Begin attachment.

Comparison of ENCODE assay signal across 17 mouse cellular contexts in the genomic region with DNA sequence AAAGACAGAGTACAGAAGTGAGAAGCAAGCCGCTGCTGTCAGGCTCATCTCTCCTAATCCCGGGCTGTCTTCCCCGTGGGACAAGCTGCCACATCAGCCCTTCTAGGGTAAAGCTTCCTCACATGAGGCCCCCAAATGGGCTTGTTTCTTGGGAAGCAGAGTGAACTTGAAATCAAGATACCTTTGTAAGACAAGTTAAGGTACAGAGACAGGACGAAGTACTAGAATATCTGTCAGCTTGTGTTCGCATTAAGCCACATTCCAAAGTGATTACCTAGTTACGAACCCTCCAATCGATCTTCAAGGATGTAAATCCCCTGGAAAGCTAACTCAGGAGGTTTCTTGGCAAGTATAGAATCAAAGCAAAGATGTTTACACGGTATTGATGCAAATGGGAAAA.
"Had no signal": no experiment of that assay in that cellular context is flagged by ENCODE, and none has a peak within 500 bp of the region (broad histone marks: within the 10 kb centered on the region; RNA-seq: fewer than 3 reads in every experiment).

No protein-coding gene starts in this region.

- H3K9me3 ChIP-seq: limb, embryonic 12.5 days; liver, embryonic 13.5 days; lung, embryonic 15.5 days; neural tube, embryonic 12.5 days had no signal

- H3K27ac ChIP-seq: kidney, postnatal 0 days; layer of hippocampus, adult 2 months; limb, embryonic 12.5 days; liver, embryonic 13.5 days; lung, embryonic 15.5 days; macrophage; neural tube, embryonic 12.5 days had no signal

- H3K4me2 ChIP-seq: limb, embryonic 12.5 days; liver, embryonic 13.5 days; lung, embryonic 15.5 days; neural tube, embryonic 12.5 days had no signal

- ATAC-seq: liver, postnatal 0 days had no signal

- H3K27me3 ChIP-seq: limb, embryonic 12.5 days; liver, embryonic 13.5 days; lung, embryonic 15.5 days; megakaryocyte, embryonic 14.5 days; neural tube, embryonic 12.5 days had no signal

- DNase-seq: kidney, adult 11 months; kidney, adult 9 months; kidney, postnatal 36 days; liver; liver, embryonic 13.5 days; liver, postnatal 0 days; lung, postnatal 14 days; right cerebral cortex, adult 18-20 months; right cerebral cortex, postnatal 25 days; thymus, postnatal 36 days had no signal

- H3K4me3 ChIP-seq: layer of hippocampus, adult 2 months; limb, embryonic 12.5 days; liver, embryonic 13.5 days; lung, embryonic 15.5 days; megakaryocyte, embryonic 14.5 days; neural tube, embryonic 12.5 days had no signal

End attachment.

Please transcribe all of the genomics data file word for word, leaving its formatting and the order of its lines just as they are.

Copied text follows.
Comparison of ENCODE assay signal across 17 mouse cellular contexts in the genomic region with DNA sequence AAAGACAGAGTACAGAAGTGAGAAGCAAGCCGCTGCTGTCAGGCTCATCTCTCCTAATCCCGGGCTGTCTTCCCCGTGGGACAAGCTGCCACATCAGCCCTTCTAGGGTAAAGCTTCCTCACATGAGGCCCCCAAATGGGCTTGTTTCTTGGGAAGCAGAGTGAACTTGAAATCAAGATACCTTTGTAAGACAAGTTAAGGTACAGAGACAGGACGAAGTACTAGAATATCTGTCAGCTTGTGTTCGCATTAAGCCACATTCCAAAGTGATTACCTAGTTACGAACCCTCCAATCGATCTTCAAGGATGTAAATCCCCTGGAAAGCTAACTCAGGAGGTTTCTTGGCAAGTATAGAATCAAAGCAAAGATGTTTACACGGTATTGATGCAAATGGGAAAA.
"Had no signal": no experiment of that assay in that cellular context is flagged by ENCODE, and none has a peak within 500 bp of the region (broad histone marks: within the 10 kb centered on the region; RNA-seq: fewer than 3 reads in every experiment).

No protein-coding gene starts in this region.

- H3K9me3 ChIP-seq: limb, embryonic 12.5 days; liver, embryonic 13.5 days; lung, embryonic 15.5 days; neural tube, embryonic 12.5 days had no signal

- H3K27ac ChIP-seq: kidney, postnatal 0 days; layer of hippocampus, adult 2 months; limb, embryonic 12.5 days; liver, embryonic 13.5 days; lung, embryonic 15.5 days; macrophage; neural tube, embryonic 12.5 days had no signal

- H3K4me2 ChIP-seq: limb, embryonic 12.5 days; liver, embryonic 13.5 days; lung, embryonic 15.5 days; neural tube, embryonic 12.5 days had no signal

- ATAC-seq: liver, postnatal 0 days had no signal

- H3K27me3 ChIP-seq: limb, embryonic 12.5 days; liver, embryonic 13.5 days; lung, embryonic 15.5 days; megakaryocyte, embryonic 14.5 days; neural tube, embryonic 12.5 days had no signal

- DNase-seq: kidney, adult 11 months; kidney, adult 9 months; kidney, postnatal 36 days; liver; liver, embryonic 13.5 days; liver, postnatal 0 days; lung, postnatal 14 days; right cerebral cortex, adult 18-20 months; right cerebral cortex, postnatal 25 days; thymus, postnatal 36 days had no signal

- H3K4me3 ChIP-seq: layer of hippocampus, adult 2 months; limb, embryonic 12.5 days; liver, embryonic 13.5 days; lung, embryonic 15.5 days; megakaryocyte, embryonic 14.5 days; neural tube, embryonic 12.5 days had no signal